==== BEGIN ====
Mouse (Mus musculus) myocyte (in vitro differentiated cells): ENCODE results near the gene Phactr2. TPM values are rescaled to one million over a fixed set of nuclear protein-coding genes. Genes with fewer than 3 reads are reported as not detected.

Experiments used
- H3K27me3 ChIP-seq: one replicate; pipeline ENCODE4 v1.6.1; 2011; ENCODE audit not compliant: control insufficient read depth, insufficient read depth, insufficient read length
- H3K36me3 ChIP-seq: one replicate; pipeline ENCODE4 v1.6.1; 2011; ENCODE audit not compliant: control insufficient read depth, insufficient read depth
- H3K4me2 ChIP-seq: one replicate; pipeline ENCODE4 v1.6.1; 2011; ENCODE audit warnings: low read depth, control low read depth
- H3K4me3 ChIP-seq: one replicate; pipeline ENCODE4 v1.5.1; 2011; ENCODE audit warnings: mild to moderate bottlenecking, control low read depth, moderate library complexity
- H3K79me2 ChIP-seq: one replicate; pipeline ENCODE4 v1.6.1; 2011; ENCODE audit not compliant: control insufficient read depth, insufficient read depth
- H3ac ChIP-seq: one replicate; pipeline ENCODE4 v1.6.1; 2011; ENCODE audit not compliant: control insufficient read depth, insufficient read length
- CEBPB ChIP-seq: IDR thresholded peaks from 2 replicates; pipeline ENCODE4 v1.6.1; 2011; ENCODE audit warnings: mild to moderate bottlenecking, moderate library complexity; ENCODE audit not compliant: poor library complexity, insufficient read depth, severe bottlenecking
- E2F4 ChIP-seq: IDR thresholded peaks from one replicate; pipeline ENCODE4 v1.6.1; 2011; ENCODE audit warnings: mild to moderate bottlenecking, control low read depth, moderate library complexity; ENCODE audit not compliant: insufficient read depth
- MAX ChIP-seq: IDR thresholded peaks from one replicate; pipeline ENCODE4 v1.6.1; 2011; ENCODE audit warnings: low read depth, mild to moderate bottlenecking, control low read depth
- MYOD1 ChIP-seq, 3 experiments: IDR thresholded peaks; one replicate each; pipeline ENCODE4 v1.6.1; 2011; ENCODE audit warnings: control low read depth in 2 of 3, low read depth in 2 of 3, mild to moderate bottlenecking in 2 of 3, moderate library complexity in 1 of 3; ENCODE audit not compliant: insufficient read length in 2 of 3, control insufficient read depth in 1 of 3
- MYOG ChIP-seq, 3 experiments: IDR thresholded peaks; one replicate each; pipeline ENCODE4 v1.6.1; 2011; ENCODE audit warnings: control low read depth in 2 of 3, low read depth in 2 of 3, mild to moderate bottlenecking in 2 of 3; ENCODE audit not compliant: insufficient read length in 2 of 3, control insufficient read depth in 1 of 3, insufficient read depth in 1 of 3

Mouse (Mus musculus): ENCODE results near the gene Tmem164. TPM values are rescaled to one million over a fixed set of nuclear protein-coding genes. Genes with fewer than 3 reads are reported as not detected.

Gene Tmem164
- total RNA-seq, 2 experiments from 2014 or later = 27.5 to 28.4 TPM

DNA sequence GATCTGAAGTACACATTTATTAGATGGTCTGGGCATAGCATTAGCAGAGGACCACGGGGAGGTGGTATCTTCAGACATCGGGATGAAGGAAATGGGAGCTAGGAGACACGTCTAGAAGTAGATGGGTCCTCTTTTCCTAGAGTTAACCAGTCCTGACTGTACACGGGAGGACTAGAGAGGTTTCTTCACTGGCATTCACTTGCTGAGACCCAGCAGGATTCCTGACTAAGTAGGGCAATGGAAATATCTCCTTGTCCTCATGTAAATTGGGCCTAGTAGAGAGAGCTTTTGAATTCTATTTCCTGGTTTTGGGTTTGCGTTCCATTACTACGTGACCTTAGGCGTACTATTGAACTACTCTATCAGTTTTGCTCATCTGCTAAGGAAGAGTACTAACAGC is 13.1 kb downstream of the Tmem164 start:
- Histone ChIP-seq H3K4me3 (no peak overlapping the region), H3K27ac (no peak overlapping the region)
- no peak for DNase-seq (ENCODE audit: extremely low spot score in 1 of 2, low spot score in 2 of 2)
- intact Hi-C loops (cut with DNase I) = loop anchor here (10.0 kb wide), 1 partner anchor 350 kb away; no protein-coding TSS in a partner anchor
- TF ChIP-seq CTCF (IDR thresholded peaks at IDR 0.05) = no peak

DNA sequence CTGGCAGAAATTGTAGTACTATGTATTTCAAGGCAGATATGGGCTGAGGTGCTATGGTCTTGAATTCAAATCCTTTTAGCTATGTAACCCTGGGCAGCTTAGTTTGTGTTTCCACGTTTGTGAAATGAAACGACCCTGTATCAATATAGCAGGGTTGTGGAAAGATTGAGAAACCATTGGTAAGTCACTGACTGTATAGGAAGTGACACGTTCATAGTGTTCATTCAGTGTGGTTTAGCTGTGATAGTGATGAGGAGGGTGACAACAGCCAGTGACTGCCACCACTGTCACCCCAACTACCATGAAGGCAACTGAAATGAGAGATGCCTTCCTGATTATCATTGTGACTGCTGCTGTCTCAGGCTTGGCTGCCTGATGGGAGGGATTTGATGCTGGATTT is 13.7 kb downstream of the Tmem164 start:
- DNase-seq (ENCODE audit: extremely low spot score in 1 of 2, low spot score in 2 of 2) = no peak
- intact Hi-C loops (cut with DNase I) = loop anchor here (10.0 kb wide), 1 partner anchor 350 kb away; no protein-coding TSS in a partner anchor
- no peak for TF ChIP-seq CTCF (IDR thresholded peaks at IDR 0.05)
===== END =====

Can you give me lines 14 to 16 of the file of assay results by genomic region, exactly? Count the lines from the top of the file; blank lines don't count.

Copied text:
Mouse (Mus musculus): ENCODE results near the gene Tmem164. TPM values are rescaled to one million over a fixed set of nuclear protein-coding genes. Genes with fewer than 3 reads are reported as not detected.

Gene Tmem164
- total RNA-seq, 2 experiments from 2014 or later = 27.5 to 28.4 TPM